It’s that part of the summer again, where cycling takes up time in the public consciousness. Yep, July meant one thing. Le Tour De France, the daddy of the grand tours. Normally, the coverage tends to focus on doping, who has taken something, who is suspected of taking something, who has failed a test or simply that “cyclists are all drug cheats”.
So far, this year has been a bit different. Yes, there was a police raid on the bus of the Belgian Quick Step and the Team Katusha domestique, Alexandre Kolobnev, was removed by his team when he failed a test for a diuretic (not proof of doping in it’s self, but the presence of a potential masking agent raises suspicion), but they have been the exception. Instead, much of the coverage has been for the racing itself, and what a tour it was.
Week one is normally the week for the sprinters, lots of nice simple finishes comprising wide, flat roads where the bunch can be wound up and the fast guys sprung off the front in the last few hundred meters before disappearing from the race when the mountains come into view. To a degree this held true, however some of the finishes did not fit the model, being narrower or having some nasty little climbs in the final kilometres that shake things up. It made for some interesting finishes and the traditional bunch sprint rarely materialised, as teams struggled to get the right level of organisation in their “trains”.
The biggest single talking point of the first week though was surely the number of crashes. I’ve been following Le Tour since the mid 80’s when Channel 4 started coverage, and in more detail over the last 10 to 15 years thanks to Eurosport. I just don’t remember there being so many cyclists hitting the road as there were this year. The carnage began on Stage 1 when a spectator looking the wrong way managed to cause a ripple effect pile up that split the peloton in two and led to some of the favourites losing almost two minutes of time. “Chutes” came thick and fast after that, with a motorbike rider being thrown off the tour for being involved in pulling down a rider (to be fair to him, he had been instructed to pass by the race commissaire, found the peloton beginning to hem him in and nowhere else to go when the incident occurred), numerous occasions where rider’s wheels have touched in the bunch and caused pile ups (one of these taking out Bradley Wiggins with a broken collarbone).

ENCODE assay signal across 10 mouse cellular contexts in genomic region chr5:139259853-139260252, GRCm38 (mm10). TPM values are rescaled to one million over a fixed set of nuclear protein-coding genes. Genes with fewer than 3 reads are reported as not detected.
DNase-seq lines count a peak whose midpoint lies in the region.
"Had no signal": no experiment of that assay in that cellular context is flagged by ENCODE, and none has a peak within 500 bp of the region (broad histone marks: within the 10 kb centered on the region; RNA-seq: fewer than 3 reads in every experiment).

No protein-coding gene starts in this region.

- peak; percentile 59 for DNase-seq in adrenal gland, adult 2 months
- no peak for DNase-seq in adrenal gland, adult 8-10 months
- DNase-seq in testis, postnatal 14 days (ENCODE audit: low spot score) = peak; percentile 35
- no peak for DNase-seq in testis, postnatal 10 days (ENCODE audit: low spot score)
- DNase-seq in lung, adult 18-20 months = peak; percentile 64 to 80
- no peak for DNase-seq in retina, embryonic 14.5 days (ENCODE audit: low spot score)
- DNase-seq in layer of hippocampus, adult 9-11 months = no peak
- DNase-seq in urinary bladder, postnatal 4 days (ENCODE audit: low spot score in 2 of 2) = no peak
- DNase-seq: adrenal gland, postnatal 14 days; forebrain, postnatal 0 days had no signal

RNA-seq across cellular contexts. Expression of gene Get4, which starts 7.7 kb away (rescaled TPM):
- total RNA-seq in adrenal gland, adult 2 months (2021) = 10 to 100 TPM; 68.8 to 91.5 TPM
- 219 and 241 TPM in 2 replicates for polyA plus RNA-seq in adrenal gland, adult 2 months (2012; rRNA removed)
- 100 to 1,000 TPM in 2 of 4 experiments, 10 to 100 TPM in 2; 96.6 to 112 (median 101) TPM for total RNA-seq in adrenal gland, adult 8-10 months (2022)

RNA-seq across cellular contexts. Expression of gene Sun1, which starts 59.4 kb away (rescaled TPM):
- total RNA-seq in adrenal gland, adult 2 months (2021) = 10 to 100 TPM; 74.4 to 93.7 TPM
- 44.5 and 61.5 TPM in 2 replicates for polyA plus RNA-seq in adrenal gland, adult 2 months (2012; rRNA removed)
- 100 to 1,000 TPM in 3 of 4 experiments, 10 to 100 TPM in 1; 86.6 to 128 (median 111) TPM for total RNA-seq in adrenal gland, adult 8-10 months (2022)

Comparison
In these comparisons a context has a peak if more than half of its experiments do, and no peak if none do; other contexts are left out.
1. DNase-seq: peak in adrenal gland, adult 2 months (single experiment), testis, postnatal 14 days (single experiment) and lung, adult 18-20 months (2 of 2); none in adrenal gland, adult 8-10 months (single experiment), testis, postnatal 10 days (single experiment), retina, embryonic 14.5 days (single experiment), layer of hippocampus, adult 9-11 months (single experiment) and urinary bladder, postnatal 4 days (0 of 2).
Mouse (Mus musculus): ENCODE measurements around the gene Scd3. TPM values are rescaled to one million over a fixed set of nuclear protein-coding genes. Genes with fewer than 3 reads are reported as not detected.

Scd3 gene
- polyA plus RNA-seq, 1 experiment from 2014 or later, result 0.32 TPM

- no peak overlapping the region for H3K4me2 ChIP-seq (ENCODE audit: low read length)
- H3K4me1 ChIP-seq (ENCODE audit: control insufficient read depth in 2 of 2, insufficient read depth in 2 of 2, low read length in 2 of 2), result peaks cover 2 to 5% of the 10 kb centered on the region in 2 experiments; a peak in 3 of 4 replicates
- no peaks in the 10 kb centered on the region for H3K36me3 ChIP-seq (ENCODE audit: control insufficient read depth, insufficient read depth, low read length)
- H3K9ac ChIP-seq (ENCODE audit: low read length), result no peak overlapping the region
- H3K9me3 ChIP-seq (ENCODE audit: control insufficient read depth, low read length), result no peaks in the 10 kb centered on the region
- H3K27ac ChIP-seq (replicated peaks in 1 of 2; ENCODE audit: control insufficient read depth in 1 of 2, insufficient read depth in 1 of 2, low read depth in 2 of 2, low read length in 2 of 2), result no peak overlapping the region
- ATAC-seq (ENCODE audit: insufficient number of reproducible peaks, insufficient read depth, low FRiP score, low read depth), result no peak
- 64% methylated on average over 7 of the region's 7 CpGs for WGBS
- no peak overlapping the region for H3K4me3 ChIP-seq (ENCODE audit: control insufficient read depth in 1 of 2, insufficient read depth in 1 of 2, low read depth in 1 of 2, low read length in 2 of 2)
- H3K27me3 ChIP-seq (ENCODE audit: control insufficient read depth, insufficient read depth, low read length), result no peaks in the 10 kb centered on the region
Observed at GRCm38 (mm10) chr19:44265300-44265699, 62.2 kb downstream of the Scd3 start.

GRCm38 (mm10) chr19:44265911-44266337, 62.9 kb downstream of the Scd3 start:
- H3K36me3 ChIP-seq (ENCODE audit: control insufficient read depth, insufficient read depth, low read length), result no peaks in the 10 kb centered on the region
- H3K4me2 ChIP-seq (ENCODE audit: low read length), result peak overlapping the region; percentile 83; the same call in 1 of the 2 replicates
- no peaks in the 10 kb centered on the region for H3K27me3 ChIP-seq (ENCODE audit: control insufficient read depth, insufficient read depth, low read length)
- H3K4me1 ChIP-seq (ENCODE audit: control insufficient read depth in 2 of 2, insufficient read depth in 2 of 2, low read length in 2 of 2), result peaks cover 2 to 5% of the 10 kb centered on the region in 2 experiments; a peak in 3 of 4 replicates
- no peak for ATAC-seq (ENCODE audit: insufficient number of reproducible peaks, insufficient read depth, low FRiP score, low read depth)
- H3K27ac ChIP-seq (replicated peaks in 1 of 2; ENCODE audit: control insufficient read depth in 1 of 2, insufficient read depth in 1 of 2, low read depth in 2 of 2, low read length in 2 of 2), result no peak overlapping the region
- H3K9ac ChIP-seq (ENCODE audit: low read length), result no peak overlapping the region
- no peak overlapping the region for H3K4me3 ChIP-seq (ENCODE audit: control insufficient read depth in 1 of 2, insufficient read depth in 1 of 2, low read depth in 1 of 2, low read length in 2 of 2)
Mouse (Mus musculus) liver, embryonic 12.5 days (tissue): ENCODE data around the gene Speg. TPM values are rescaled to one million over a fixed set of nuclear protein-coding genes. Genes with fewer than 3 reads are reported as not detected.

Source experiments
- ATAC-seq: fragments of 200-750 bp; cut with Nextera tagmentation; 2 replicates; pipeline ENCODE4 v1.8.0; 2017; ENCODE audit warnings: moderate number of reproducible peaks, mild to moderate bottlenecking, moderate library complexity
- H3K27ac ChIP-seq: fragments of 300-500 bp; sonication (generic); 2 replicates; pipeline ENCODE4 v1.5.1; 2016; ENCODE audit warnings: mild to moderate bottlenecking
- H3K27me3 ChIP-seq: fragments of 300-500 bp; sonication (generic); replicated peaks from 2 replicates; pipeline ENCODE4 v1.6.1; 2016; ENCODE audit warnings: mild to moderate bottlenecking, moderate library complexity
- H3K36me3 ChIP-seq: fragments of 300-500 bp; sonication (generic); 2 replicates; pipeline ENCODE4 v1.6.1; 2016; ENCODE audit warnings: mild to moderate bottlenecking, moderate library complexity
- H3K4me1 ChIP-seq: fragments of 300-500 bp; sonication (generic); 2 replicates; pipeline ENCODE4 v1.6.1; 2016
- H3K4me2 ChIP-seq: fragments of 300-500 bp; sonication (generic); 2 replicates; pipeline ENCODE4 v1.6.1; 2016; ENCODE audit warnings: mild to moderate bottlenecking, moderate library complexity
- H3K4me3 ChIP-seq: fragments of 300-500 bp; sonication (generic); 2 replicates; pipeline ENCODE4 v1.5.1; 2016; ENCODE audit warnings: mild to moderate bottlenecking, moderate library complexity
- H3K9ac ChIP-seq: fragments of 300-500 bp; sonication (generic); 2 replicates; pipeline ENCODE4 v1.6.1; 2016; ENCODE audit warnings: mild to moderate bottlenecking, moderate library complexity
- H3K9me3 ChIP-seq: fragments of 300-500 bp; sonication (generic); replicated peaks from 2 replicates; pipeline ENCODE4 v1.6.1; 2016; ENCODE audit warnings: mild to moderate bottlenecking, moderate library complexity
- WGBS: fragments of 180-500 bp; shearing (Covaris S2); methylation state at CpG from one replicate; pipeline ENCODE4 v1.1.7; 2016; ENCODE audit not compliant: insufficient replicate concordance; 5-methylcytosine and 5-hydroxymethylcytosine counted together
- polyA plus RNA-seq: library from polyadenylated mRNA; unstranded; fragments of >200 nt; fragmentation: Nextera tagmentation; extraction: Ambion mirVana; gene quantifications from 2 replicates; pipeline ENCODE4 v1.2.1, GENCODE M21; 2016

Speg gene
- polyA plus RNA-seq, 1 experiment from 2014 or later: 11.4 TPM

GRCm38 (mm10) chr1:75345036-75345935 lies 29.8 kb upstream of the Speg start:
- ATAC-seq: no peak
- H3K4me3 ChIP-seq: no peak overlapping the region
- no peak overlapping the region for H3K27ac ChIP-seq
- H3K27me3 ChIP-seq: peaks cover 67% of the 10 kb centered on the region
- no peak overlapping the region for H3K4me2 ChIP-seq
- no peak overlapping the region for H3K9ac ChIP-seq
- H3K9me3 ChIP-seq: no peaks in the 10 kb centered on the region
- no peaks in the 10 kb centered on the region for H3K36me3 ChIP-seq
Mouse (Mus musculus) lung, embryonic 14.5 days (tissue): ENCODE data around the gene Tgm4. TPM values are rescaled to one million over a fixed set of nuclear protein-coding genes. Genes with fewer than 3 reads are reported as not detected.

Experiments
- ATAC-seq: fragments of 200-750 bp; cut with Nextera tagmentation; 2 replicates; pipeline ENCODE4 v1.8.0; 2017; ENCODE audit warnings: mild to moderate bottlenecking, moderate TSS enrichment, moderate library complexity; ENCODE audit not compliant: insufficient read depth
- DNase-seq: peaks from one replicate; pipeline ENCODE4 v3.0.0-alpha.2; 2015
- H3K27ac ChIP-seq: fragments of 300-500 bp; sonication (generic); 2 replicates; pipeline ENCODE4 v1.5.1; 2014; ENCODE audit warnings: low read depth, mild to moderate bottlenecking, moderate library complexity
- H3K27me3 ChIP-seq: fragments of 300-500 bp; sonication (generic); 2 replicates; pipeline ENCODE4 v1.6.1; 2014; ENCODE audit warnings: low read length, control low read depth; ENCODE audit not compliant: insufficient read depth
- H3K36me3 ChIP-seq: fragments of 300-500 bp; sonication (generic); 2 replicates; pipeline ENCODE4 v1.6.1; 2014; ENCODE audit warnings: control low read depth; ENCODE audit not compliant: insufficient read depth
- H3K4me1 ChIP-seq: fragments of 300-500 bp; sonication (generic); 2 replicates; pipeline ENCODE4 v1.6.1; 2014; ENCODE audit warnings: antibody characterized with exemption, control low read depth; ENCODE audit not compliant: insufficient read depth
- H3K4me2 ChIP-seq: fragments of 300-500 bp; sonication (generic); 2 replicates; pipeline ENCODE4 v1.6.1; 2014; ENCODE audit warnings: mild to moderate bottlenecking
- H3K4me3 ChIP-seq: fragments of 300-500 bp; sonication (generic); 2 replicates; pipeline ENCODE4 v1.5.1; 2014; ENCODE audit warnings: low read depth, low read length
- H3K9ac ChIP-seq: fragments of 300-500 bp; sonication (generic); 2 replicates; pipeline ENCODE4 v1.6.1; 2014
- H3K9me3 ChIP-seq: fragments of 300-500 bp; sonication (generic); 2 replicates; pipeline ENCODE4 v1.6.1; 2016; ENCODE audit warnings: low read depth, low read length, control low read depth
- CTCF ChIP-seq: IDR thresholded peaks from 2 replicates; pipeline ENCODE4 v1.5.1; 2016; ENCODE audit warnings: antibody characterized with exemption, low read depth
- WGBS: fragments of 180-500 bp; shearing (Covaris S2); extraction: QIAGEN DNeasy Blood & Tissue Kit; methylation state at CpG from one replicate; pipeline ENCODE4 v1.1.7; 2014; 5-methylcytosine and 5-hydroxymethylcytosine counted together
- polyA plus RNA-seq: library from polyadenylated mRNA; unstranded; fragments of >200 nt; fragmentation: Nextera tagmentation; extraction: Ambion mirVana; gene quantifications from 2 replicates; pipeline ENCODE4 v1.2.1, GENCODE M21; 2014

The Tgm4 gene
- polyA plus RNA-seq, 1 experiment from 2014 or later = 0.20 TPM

Stage nine was the one where everything seemed to come to a head. The first of the really hilly stages through theMassif Centralsaw roads that were damp, but with a dry line, coupled with high speed descents cause utter chaos. There had already been a couple of minor ‘chutes’ leading to a couple of domestiques being forced to withdraw, as well as other riders hitting the deck before two of the fancied riders for this years Tour were despatched in the same incident. Jurgen van den Broeck laid on the road with a broken collarbone was one thing, but the sight of Alexandre Vinoukorov catapulted into a tree, breaking a leg and his pelvis was altogether another. Poor David Zabriskie was pretty much an afterthought in this one!
That wasn’t to be the end of it though. The five man breakaway were obviously having it too easy 5 minutes up the road as this driver from France TV decided to take matters into his own hands.